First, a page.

Building Bridges: Collaboration Within and Beyond the Academic Library

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Elsevier, Jan 31, 2006 - Psychology - 164 pages
Intended for academic libraries, this book covers all aspects of collaboration. Technology has increased the need for, and the ability to, collaborate at work; the first part of the book contains a discussion of: the basic how's and why's of collaboration; building an environment where collaboration can flourish; descriptions and how-to's for using technology tools which aid and enhance the collaborative process; a process of how to get started in collaborative projects; and how to manage them once you begin. The second section of the book presents real-life case studies of collaboration in academic libraries followed by discussions of how each project worked (or not) and why.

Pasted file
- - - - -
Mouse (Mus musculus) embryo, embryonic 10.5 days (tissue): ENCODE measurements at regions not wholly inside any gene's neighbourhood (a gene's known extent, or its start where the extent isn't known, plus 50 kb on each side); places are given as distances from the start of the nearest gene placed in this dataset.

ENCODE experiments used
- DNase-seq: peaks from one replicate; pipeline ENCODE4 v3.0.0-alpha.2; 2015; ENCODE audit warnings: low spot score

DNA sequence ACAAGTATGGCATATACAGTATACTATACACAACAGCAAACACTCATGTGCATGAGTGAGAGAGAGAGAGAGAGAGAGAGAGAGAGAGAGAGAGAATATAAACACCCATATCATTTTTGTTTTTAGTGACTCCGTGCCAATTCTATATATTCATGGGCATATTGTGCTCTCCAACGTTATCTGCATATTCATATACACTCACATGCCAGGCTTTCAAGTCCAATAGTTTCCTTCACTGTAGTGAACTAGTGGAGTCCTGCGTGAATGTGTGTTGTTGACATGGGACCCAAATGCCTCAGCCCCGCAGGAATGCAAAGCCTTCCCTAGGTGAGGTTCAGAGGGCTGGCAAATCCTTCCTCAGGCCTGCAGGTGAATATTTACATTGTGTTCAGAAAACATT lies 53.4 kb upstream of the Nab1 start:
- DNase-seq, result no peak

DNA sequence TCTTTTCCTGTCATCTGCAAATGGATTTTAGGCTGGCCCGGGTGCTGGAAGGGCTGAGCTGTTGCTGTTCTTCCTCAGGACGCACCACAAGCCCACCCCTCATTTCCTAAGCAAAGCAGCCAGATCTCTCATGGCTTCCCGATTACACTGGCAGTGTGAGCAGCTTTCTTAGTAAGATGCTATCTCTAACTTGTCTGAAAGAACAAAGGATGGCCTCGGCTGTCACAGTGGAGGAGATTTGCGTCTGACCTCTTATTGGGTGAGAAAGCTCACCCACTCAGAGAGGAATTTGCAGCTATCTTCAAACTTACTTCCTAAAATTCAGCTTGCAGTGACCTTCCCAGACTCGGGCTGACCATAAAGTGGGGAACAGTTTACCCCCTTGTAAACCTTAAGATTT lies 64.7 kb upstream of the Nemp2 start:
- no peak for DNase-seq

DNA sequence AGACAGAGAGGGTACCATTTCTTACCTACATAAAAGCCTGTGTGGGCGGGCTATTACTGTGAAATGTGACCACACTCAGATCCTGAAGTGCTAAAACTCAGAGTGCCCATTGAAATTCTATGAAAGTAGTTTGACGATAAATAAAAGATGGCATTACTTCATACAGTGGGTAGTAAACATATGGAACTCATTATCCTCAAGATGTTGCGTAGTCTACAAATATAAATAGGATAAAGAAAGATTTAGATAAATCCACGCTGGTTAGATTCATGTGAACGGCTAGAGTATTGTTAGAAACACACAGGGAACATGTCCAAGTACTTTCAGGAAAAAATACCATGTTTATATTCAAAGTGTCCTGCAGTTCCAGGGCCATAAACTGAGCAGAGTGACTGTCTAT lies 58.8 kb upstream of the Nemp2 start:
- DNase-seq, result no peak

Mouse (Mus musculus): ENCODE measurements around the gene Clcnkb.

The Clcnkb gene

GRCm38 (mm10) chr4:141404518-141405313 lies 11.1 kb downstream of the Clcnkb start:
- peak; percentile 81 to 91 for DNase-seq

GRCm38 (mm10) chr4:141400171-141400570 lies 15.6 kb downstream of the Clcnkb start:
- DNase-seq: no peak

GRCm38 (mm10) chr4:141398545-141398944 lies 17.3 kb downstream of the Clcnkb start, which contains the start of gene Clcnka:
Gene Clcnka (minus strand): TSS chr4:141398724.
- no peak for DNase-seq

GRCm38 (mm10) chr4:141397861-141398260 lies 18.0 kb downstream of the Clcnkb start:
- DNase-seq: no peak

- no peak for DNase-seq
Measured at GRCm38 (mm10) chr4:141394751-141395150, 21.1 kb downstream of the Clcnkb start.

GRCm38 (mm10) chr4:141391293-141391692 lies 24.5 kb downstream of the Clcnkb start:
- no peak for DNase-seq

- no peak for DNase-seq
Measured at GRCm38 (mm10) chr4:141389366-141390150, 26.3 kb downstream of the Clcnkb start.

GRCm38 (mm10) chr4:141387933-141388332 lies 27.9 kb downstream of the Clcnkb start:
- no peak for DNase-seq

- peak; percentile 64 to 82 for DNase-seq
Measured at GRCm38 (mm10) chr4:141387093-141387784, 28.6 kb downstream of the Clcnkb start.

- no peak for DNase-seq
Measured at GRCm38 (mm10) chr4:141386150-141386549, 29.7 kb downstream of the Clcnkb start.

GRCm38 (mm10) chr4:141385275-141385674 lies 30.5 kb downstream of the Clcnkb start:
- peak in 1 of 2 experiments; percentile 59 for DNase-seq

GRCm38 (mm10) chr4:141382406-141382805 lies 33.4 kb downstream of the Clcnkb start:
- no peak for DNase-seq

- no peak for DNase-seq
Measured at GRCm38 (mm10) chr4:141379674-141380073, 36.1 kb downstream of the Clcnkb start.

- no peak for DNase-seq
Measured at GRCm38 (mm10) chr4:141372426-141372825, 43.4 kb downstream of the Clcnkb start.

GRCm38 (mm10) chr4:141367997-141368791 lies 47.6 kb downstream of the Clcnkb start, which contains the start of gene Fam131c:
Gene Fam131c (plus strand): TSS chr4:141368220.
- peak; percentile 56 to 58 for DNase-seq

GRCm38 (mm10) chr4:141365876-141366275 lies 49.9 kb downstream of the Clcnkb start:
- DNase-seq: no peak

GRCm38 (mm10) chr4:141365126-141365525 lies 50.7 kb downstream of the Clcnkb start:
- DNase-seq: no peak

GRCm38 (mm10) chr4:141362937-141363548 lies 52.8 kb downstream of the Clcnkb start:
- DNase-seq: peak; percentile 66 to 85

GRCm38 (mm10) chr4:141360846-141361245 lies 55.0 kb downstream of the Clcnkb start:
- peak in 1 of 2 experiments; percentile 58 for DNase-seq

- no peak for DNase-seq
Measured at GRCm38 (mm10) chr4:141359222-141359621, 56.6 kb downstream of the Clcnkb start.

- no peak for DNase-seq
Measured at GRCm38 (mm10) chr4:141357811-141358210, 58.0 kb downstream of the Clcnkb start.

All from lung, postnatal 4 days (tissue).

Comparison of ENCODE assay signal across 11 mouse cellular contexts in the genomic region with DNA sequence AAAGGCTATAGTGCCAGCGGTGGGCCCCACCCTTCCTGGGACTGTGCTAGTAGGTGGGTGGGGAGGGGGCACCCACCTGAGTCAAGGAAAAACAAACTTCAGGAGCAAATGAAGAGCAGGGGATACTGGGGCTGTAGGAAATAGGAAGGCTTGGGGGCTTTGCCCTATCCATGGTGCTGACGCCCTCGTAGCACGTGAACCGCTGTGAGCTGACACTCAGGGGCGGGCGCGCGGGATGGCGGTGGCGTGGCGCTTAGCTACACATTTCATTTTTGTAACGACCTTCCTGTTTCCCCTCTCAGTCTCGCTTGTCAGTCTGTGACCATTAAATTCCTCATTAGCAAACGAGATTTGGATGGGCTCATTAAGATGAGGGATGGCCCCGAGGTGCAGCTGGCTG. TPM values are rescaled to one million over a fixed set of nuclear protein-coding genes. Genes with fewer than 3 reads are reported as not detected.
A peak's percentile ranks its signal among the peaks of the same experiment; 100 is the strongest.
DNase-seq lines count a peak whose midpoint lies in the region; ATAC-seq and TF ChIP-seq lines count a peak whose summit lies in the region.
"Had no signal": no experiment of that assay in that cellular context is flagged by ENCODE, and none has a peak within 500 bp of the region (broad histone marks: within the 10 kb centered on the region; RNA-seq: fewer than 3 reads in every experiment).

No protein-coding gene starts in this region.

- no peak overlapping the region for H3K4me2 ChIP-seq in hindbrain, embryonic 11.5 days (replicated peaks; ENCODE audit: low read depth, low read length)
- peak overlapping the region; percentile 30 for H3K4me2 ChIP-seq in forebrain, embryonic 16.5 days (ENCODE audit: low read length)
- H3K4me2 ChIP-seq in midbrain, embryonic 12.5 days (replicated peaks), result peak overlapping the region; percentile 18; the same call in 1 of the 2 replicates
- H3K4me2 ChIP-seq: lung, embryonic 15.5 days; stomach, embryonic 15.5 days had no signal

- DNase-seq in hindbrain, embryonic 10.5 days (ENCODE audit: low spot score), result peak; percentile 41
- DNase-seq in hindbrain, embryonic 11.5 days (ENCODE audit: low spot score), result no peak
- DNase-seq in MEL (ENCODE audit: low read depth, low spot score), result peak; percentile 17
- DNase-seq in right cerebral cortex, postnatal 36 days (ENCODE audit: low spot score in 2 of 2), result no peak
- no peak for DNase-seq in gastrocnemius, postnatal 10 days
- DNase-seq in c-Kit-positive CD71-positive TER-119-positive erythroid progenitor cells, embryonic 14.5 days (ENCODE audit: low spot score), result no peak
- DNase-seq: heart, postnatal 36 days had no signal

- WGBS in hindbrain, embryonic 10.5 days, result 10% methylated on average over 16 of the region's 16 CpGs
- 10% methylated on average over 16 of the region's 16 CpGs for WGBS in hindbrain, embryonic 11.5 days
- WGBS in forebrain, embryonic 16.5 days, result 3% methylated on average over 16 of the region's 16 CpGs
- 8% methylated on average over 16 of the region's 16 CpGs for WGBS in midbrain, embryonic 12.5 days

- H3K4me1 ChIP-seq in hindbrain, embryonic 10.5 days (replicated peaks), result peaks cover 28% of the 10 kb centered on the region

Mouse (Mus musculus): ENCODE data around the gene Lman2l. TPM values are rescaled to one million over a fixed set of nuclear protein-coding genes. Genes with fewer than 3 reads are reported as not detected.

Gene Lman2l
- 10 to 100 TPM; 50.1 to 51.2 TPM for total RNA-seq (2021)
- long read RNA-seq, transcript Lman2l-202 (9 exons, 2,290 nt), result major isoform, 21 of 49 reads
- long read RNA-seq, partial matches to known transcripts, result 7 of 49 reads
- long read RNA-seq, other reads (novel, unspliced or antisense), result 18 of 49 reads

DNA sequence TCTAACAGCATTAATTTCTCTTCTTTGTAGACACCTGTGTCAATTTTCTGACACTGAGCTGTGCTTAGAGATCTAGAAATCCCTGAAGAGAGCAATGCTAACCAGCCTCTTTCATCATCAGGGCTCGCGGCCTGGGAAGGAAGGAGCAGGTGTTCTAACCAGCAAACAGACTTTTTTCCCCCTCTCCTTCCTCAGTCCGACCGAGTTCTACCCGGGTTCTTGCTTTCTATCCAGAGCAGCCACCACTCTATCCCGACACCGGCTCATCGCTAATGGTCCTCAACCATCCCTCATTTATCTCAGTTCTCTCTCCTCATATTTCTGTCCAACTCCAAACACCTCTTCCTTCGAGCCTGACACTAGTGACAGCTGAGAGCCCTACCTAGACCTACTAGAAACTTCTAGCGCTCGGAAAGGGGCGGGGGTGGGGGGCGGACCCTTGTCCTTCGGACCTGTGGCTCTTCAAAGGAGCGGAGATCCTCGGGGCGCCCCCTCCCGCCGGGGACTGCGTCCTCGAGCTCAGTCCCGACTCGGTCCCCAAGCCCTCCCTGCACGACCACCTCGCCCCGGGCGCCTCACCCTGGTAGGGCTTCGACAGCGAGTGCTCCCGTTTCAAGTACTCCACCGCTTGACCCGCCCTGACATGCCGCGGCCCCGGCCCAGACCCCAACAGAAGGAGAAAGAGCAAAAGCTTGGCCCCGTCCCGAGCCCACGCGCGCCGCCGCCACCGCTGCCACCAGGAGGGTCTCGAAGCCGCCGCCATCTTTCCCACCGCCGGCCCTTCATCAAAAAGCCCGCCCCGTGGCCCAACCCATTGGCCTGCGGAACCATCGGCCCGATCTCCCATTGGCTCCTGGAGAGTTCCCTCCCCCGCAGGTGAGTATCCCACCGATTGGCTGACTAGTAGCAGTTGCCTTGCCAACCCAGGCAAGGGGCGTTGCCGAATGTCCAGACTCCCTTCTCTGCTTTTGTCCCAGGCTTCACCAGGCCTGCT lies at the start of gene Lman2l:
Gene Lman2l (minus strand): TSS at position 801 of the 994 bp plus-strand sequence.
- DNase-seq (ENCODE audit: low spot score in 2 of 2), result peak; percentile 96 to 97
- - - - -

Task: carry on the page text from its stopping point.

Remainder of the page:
• Describes in detail how to get collaborative projects off the ground and running, and how to manage them for the long-term
  • Guides the reader through the technology that they can use to enhance their collaborative efforts
  • Provides case-studies of real-life examples of collaboration projects

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1 Why collaborate?
2 Building foundations for collaboration
3 Technology tools for collaborations
4 Getting started
why and how
6 Peer collaboration
7 Librarian and faculty collaboration
8 Internal collaboration
9 External collaboration

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About the author (2006)

Anne Langley is Co-ordinator of the Science and Engineering Libraries and Head of the Chemistry Library at Duke University, USA and has worked in academic libraries for over 18 years.

Edward Gray is the Public Services Librarian for the Biological and Environmental Sciences Library at Duke University.

K. T. L. Vaughan is the Librarian for Bioinformatics and Pharmacy at the University of North Carolina at Chapel Hill Health Sciences Library, USA.

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